[From Bill Powers (970306.0400 MST)]
Bruce Gregory --
My mind apparently wants me to get up to see the comet, so it woke me with a
reminder of a nagging loose end.
I believe it was you who showed the evolution stuff to a friend named Roy
who knows Cairns; Roy responded with this:
My only comment would be that the Cairns directed mutation is likely >NOT
random -- i.e., in addition to other non-directed mechanisms, the >bacterium
can actually alter its DNA so as to increase the likelihood >that DNA will
produce a gene product with the desired function. The >organism doesn't
need complete control over this process -- only >control over probabilities.
Of course direct, specific control over mutation would greatly strengthen my
hypothesis about the origins of life and of control being the same thing.
But I have a hard time believing that E. coli could know that the cause of
its starvation is not simply that galactose is no longer available, but that
fructose is available instead (I don't know that those are actually the
sugars involved). There might be many other causes of the lack of galactose
-- for example, the supply might have become more scattered, so that what is
needed is a mutation that produces faster locomotion. If that were the case,
the same starvation would have to lead to increasing the probability of a
What's not obvious about what we've come to call the "E. coli mode of
reorganization" is that it will give the _appearance_ of biasing a random
process toward producing a specific outcome. If a change in the wrong
direction (which would include a mutation that makes matters worse in any
respect) leads to a shortening of the interval to the next mutation, then
the irrelevant or deleterious mutation will decrease in frequency relative
to those that are beneficial. That is, the beneficial mutation will appear
to become more probable, because its effects persist longer before the next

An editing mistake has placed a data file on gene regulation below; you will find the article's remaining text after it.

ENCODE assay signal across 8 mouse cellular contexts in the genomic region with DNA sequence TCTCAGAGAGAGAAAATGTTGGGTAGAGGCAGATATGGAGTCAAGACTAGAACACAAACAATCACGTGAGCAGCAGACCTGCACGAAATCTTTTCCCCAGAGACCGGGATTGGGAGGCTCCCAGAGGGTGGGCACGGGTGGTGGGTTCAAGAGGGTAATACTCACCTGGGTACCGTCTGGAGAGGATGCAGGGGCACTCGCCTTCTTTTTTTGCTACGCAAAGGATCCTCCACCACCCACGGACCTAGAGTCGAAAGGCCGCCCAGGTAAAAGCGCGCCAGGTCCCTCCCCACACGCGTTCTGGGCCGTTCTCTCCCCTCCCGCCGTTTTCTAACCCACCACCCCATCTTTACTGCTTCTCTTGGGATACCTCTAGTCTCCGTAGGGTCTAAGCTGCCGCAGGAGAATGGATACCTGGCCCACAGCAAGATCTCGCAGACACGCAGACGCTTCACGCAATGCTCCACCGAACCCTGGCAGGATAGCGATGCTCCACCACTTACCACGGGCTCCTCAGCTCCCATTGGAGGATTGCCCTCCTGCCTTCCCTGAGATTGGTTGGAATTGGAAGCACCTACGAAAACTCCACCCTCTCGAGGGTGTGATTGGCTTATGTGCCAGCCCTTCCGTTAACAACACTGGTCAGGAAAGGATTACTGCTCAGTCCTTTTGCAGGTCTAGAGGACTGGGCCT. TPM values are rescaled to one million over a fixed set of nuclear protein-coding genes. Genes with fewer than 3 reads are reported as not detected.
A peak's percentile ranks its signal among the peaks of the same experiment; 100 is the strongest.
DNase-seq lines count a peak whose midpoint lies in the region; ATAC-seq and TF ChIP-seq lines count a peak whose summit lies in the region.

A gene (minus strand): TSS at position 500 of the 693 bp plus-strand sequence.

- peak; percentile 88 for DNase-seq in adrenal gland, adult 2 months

mutation. But no change in the actual relative frequency of this mutation is
In our demo of the E. coli effect, the probability of travelling in any
direction after a tumble is the same. Yet if there were a large population
of E. colis on the screen, it would be found that many more of the E. colis
are moving in the right direction t a given time than in any other
direction. Furthermore, if you suddenly changed the direction of the
gradient, the great majority of E. colis would quickly be observed to be
moving in the new direction. The probability of moving in a specific
direction would appear to have shifted, but it has not. All that has changed
is the time spent swimming in a given direction before the next random
tumble. The outcome of the tumbles remains truly random.
The power of the E. coli mode of reorganization is that it requires NO
KNOWLEDGE of the environment. If some critical variable is departing from
its reference level, make a random change right away; if the error is
decreasing, postpone the next random change. That is ALL that is needed to
(apparently) increase the probability of a favorable change.
I'm beginning to think that this principle is unknown to evolutionary
biologists, and that it's important enough that they should be told about
it. Maybe "Roy" should show the E. coli demo to Cairns.